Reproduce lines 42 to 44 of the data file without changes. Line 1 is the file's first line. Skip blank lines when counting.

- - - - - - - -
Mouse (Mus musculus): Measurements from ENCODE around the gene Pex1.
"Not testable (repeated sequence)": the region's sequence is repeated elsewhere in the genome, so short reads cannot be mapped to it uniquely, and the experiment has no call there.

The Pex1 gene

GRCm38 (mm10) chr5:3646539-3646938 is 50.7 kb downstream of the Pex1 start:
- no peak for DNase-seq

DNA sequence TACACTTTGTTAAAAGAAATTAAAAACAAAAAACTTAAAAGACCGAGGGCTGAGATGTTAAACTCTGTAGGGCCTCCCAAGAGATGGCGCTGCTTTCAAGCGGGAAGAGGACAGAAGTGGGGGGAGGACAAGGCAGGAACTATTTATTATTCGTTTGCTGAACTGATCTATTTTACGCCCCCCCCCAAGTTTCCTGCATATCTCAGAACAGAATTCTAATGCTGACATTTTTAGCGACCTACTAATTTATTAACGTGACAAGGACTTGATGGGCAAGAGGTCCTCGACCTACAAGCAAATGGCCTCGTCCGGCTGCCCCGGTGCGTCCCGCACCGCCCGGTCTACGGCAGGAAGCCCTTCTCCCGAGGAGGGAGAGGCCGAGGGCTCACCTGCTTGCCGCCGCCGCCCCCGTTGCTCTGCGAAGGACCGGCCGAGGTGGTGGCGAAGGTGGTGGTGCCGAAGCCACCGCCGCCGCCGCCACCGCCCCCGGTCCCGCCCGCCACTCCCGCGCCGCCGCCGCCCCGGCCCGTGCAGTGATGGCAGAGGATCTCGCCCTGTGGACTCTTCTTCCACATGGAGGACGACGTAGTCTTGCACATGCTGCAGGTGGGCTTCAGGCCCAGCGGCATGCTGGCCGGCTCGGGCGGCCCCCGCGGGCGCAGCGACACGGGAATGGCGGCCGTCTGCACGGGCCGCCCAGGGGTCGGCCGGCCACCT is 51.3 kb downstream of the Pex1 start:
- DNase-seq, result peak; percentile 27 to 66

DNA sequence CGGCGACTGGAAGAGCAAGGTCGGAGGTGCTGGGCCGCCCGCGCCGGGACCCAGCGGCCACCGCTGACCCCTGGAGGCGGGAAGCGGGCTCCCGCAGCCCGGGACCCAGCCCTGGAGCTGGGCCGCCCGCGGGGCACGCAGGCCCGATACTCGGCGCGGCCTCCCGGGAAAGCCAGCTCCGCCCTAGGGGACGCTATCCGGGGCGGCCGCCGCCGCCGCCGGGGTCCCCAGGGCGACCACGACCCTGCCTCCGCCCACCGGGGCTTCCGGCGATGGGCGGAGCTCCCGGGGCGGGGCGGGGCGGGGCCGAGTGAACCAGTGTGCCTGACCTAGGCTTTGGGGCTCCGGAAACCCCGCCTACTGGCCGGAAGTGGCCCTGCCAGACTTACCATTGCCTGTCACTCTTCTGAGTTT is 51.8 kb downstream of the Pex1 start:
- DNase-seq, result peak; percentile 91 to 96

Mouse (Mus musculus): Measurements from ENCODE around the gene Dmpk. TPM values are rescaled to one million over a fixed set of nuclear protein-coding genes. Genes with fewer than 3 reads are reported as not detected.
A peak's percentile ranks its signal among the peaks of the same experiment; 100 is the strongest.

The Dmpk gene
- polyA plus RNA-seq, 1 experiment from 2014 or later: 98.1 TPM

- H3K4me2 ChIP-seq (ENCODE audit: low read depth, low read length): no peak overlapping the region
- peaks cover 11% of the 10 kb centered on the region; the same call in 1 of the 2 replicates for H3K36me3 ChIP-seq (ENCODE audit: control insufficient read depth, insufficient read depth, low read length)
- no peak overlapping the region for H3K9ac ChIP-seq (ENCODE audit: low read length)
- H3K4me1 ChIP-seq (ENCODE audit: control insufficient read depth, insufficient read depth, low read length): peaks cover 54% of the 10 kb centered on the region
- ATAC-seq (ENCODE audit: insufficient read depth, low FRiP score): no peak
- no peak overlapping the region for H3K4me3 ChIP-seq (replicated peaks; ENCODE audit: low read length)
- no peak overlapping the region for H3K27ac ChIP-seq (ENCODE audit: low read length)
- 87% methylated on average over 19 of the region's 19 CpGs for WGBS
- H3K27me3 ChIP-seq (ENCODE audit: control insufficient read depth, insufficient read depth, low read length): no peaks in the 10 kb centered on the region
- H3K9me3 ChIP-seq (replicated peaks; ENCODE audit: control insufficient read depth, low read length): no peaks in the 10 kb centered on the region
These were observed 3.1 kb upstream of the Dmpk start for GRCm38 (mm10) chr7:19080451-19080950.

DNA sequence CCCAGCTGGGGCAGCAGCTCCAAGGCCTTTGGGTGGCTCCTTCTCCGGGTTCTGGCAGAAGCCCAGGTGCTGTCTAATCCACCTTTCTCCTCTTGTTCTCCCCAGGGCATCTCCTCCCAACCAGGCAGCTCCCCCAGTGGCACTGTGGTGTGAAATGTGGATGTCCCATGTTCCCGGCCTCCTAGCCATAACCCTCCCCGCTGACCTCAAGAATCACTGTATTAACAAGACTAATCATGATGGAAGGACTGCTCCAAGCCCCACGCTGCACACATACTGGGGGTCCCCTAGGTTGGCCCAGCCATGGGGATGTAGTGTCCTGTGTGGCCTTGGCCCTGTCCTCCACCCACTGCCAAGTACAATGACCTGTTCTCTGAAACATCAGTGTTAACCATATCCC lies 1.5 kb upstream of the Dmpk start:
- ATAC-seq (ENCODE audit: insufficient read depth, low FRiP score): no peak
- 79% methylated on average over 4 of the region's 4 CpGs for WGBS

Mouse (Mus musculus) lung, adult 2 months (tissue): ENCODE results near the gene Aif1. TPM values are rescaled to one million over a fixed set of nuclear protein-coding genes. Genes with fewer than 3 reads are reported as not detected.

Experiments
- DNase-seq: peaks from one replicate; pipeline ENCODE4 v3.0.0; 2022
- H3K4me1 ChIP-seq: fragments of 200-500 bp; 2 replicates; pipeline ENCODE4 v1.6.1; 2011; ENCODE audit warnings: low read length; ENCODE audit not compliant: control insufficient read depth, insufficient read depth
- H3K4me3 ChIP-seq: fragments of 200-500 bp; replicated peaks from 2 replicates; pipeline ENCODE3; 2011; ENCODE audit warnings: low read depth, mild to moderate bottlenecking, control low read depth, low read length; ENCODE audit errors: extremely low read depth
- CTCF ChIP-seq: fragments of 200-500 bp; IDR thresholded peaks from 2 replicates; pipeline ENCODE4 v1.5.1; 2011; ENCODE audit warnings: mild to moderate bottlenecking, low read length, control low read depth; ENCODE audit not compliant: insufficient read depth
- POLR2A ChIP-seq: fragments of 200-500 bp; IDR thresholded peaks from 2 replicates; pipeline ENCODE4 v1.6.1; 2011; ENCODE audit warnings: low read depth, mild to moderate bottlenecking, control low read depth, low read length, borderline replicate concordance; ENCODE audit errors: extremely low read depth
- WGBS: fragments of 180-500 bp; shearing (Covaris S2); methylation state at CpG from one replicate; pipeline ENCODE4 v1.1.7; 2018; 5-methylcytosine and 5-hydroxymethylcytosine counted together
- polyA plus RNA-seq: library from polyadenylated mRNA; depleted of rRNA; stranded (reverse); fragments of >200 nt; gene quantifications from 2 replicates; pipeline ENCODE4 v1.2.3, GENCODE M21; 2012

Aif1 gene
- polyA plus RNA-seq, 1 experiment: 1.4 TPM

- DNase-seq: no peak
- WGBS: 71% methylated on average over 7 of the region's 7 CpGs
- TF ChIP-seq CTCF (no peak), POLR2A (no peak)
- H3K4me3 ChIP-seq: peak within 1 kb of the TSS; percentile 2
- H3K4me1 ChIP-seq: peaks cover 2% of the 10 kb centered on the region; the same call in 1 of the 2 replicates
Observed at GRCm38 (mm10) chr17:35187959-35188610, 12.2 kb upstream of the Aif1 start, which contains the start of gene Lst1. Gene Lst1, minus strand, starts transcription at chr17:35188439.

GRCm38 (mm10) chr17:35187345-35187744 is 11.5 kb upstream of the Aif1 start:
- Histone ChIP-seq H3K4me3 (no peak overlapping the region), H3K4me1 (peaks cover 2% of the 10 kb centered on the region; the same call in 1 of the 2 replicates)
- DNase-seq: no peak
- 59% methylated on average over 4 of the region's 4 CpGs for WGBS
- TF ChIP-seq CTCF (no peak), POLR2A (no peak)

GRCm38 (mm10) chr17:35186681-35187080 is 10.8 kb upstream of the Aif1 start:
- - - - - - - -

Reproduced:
- H3K4me3 ChIP-seq: peak within 1 kb of the TSS; percentile 2
- H3K4me1 ChIP-seq: peaks cover 2% of the 10 kb centered on the region; the same call in 1 of the 2 replicates
Observed at GRCm38 (mm10) chr17:35187959-35188610, 12.2 kb upstream of the Aif1 start, which contains the start of gene Lst1. Gene Lst1, minus strand, starts transcription at chr17:35188439.